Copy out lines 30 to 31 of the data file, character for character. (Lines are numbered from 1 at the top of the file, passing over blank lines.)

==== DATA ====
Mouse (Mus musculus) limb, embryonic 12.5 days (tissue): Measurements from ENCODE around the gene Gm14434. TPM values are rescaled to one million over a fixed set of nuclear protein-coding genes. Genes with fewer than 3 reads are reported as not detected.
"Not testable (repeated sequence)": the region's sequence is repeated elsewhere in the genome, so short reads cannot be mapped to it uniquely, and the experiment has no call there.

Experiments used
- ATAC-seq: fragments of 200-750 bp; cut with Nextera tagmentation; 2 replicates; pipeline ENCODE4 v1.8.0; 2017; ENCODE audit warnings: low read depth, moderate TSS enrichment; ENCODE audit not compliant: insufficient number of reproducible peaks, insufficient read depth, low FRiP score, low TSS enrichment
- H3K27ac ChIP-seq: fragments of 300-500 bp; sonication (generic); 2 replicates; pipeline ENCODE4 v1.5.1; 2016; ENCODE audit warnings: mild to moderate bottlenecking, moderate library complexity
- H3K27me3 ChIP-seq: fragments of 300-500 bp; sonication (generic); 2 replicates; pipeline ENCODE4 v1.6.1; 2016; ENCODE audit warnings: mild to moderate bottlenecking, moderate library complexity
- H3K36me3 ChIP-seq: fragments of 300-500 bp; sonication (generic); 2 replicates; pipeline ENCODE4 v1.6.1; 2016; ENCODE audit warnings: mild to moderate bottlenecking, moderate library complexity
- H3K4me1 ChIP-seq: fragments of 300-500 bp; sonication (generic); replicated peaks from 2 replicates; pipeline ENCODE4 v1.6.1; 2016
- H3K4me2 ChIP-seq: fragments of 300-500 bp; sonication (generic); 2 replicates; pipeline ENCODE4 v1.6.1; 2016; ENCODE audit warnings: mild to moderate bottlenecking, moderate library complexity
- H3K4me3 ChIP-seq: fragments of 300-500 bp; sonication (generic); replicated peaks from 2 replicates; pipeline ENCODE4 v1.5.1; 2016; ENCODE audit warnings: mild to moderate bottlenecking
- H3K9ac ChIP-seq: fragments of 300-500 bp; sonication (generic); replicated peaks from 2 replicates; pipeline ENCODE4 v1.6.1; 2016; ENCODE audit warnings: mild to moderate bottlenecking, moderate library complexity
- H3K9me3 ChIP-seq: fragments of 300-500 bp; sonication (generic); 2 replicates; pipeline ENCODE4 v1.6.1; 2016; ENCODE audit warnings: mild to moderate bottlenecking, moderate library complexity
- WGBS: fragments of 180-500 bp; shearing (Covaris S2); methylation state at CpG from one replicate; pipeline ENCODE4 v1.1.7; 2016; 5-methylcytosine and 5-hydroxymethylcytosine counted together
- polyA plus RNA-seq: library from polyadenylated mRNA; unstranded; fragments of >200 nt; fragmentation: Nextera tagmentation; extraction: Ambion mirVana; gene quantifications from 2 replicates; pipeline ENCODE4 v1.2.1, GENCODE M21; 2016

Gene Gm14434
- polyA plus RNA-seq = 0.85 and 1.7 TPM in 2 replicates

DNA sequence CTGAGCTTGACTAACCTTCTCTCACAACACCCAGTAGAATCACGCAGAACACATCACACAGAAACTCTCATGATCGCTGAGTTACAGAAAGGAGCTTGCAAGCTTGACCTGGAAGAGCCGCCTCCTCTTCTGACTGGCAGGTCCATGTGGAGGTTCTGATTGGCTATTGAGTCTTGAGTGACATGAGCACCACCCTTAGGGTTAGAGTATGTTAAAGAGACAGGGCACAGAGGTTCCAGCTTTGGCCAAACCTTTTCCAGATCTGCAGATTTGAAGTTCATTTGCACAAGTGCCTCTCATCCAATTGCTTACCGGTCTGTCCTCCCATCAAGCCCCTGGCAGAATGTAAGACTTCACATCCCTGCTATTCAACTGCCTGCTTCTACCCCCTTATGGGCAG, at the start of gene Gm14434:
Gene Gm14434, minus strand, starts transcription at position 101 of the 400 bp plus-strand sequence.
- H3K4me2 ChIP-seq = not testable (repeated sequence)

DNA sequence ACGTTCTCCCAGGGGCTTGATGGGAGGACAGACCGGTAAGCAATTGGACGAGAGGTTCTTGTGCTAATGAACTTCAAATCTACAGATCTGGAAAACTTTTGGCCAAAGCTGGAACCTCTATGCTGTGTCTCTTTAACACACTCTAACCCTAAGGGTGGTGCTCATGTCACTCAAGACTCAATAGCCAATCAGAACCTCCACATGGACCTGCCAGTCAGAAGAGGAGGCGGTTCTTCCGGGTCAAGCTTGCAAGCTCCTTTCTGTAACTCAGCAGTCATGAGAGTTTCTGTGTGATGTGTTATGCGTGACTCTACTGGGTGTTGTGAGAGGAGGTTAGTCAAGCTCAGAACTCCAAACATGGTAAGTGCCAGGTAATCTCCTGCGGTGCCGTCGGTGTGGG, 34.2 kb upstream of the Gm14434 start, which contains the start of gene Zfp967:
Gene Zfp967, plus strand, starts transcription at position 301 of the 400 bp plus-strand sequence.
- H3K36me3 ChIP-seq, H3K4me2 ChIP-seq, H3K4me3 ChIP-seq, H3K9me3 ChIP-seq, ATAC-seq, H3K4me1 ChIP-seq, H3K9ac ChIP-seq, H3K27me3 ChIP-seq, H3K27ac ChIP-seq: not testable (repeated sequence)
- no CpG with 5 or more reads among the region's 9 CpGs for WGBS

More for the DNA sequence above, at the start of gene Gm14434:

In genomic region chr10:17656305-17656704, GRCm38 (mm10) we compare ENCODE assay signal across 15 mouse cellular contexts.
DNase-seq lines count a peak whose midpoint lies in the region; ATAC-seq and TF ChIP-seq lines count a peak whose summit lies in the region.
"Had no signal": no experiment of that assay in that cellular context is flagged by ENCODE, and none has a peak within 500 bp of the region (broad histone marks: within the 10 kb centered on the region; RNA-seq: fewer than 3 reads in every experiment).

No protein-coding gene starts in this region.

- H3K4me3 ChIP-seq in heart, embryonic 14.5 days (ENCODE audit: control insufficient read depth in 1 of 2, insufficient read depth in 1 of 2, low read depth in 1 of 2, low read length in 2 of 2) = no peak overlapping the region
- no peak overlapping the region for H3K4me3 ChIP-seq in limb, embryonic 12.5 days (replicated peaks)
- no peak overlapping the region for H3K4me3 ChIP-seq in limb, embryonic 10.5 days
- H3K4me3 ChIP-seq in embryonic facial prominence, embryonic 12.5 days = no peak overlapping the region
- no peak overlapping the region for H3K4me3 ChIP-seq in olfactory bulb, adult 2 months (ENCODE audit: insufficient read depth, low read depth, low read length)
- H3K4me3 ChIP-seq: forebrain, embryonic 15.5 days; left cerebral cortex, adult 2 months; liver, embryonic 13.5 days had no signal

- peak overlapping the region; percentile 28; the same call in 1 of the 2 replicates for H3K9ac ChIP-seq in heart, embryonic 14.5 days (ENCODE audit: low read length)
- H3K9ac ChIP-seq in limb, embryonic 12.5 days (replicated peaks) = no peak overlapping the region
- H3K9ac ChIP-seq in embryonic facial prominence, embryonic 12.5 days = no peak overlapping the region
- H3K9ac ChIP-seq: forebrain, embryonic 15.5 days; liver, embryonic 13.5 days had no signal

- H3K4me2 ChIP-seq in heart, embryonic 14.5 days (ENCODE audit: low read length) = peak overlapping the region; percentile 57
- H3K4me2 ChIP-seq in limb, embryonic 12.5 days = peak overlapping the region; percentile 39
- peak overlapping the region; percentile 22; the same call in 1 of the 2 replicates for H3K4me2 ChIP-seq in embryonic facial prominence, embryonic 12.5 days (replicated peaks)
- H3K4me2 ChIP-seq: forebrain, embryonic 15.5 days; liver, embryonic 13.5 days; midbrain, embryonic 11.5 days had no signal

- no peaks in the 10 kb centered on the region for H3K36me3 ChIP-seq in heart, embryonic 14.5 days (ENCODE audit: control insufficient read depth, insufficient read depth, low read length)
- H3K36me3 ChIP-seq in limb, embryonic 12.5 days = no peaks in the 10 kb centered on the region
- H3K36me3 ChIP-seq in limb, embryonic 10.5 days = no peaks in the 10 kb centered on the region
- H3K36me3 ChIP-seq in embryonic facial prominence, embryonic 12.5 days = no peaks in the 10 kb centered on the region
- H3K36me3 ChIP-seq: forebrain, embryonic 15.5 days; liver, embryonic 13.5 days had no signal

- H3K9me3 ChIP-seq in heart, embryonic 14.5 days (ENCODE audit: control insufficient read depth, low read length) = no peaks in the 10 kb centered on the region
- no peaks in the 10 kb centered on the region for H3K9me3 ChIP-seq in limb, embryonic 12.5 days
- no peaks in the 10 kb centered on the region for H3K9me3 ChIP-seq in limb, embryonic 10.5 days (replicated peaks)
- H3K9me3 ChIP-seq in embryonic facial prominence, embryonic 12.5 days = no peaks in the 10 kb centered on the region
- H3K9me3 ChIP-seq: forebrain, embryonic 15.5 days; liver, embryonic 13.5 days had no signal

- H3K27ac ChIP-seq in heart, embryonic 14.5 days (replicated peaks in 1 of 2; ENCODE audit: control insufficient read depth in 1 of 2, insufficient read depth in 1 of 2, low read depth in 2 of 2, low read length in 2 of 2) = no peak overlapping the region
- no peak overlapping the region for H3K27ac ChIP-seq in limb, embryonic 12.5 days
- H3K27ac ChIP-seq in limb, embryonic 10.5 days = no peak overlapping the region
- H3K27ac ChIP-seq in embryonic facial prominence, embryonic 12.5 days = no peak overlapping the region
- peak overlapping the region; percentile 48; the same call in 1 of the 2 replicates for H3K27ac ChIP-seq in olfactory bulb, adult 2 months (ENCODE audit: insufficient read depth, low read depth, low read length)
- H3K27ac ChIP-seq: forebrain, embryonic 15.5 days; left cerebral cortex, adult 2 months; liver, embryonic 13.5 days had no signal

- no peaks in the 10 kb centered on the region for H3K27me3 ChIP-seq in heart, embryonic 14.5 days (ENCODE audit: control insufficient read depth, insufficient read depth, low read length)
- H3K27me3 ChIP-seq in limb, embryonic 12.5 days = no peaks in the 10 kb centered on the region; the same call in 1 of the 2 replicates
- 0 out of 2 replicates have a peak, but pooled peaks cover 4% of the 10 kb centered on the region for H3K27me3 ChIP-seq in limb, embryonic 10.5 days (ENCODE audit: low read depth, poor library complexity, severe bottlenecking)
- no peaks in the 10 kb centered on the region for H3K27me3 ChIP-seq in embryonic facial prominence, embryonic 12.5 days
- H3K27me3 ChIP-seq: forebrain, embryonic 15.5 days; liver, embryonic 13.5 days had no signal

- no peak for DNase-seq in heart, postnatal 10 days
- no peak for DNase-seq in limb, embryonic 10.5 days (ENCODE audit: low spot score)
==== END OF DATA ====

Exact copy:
- no peak overlapping the region for H3K4me3 ChIP-seq in limb, embryonic 12.5 days (replicated peaks)
- no peak overlapping the region for H3K4me3 ChIP-seq in limb, embryonic 10.5 days